Doing Business Without Permission: Govt employees flouting rules
Even though they are quite well paid and receive plenty of perks from the government, a "huge" number of civil servants own and run businesses on the side violating service rules, according to the Anti-Corruption Commission.
It said these government employees have either become contractors or opened businesses in their names or in the names of their dependents. They have accumulated a "huge" amount of wealth, the graft watchdog said in a letter.
The ACC said these employees do mention their wealth and their sources in the tax returns, but they do not have the government approval made mandatory in the Government Servants (Conduct) Rules, 1979, said the letter sent to the cabinet secretary on March 29.
"The commission thinks such unlawful practices should be stopped immediately," reads the letter, a copy of which The Daily Star has obtained.
Section 17 (1) of the rules says: "Subject to the other provisions of this rule, no government servant shall, except with the previous sanction of government, engage in any trade or undertake any employment or work, other than his official duties."
Section 17 (3) of the rules says: "A government servant shall not, without the previous sanction of the government, permit any member of his family to engage in any trade in the area over which such government servant has jurisdiction."
The ACC said they discovered the "huge" number of government employees involved in this while enquiring into allegations of people accumulating wealth beyond their known sources of incomes.
Surprisingly, the graft watchdog only asked the cabinet secretary to make all public servants aware of the rules, but did not ask him for further probe or to take punitive actions against the rules violators.
The Cabinet Division, in response to the ACC's letter, on April 8 only asked secretaries to make sure that the public servants under their jurisdiction were aware of the rules.
Different ministries and divisions have issued directives in this regard, sources said.
Road Transport and Highways Division on June 1 asked all its agencies, including Roads and Highways Department and Bangladesh Road Transport Authority, to act according to the Cabinet Division's directives, they said.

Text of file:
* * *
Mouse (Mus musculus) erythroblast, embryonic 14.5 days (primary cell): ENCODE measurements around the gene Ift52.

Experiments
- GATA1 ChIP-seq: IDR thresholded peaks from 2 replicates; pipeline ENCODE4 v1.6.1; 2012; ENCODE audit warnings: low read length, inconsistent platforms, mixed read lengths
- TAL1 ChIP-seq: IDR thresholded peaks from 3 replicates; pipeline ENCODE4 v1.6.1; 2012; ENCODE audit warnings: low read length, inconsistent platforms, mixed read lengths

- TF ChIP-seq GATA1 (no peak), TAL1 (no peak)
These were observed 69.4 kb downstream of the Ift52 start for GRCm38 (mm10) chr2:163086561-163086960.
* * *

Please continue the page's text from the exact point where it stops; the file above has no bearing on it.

Transparency International Bangladesh thinks only creating awareness is not enough. Departmental action should be taken to ensure accountability.
TIB Executive Director Iftekharuzzaman said it was praiseworthy that the ACC raised the issue before the Cabinet Division.
"But just drawing the attention of the government and requesting for creating awareness is not enough. Action must be taken to ensure accountability of those who are violating the rules."
He said this must be done not only through departmental action but also by the ACC, whose job is to ensure accountability of anyone with unlawful income and wealth.
Former cabinet secretary Ali lmam Majumder echoed Iftekharuzzaman.
He told The Daily Star yesterday that such activities were punishable. An offender could face departmental actions or even lose his or her job. "Such practices create problem for job discipline.
"Just making aware [of the rules] is not enough. Punitive action should be taken."
However, the former top bureaucrat said in some cases, some lower-ranking public servants can be seen engaged in small businesses to support their livelihood. "This is also in violation of rules and can't be supported. But the authorities can consider the ground reality.
"But if government officials run large businesses, actions should be taken …."
Earlier this month, the finance minister in his budget proposed the highest allocation -- 18.7 percent -- for salaries and other benefits of government employees.
Thanks to the restructured pay package in 2015, civil servants are getting regular salaries along with housing and transport facilities and a significant retirement benefit. They also get long-term housing and car loans at a subsidised rate.
The ACC's letter mentioned that the government employees were making a lot of money, but did not mention how much. It also did not mention how many government employees were involved.
This paper tried to contact ACC Secretary Anwar Hossain Howlader, who signed the letter, for comments yesterday evening, but his phone was apparently switched off.
Cabinet Secretary Khandker Anwarul Islam did not pick up phone calls of The Daily Star.